Apart from the supposition explained above, he developed the concept of interlocking thought of free will. This account of free will is sometimes called the structuralism account of free will because it explains that a will is free only if it has certain internal structures or meshes among different levels of desires and decisions (Harry, 1971). In this theory, agents can have different kinds of desires which involve desires to perform a given action. For example, a man may desire to go for a walk. This would be called first order desires. On the other hand, if the man doesn’t wish to go for a walk, she may nonetheless desire to be the person who would want to go for a walk. She may desire to have certain first order desires. This would then be called second order desires. When an agent will further have desires to have particular second order desires, then this would continue and one can construct a seemingly infinite hierarchy of wishes.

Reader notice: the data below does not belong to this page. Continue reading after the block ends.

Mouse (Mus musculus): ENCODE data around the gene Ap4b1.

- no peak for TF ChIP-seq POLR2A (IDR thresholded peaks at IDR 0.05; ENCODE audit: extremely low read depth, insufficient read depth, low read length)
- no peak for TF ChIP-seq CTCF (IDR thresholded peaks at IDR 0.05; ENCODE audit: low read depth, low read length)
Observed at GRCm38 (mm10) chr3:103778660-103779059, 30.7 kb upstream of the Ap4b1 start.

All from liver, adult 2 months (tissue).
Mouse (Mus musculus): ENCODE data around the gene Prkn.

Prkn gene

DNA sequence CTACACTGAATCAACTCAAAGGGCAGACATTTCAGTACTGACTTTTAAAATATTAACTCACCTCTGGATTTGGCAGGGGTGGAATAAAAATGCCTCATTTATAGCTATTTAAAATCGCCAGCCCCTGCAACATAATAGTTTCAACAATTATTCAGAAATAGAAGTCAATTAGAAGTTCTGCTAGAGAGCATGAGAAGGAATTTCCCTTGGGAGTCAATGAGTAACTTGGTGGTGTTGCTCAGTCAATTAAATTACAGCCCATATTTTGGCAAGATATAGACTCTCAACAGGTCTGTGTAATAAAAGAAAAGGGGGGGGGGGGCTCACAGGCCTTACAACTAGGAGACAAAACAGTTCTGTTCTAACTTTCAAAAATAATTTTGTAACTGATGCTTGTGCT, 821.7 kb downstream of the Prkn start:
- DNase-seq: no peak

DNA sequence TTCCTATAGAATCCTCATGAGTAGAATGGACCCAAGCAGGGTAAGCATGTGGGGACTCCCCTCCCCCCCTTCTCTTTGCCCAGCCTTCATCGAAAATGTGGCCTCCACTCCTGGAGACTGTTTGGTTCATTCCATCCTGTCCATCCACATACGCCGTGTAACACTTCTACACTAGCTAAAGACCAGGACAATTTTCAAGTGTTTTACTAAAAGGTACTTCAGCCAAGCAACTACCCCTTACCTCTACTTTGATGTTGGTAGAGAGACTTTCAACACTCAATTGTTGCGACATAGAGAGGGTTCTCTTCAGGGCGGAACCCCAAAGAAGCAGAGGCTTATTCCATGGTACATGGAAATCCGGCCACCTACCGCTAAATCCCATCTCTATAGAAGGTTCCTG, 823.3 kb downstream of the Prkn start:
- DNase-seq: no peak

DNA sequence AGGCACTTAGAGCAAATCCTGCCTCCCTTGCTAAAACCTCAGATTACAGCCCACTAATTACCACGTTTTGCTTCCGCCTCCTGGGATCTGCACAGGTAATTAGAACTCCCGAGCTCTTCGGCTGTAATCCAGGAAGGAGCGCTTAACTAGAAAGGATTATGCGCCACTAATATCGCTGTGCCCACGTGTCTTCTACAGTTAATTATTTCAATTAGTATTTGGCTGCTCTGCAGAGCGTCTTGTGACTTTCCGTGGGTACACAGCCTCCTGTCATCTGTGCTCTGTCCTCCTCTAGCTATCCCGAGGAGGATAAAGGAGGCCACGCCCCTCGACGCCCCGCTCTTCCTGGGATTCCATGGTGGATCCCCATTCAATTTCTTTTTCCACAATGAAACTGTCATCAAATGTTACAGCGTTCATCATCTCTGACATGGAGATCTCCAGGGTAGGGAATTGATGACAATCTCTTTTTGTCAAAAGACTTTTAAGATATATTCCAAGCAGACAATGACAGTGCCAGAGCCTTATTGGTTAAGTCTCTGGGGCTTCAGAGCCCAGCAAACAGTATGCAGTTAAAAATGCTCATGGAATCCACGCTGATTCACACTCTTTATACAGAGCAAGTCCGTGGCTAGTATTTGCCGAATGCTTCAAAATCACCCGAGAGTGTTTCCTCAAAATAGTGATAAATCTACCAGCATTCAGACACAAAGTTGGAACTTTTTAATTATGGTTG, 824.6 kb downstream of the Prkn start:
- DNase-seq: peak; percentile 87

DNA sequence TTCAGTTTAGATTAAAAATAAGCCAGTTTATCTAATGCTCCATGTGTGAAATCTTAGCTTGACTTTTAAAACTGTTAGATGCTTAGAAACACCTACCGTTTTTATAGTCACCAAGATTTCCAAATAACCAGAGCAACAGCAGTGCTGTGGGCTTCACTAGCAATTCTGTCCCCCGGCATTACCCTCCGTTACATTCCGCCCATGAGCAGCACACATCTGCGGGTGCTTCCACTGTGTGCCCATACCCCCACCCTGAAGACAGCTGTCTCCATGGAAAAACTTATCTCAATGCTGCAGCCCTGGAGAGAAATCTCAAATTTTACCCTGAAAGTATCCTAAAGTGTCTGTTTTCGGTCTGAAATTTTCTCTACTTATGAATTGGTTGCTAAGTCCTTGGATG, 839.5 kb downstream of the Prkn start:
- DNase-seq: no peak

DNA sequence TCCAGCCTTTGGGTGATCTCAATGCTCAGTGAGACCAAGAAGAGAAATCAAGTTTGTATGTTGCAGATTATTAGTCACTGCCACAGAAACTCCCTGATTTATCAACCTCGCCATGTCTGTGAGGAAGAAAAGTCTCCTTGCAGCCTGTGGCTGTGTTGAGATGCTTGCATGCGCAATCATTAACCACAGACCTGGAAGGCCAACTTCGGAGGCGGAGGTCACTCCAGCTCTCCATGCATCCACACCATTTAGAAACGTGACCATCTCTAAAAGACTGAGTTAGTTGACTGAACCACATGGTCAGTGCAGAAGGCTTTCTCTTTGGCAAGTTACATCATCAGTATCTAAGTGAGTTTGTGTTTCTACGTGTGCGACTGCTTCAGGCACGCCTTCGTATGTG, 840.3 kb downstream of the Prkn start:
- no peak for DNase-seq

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William informs us that not all agents’ desires would result in actions and therefore if one agent has conflicting desires, then it would be impossible to fulfill all the wishes. Free will is therefore problematic because it seams as if questionable manipulations can be compatible with this account of free will (Harry, 1971). According to this view under consideration, a man has a free will with regards to taking a dog for a walk, if he has a further second order desires to take the dog for a walk, then the first order desire will move him to take the dog for a walk. This account does not however tell us how this man got these desires. Even if he was manipulated or brainwashed into the second order desire for his first order, his first order desire would be his free will.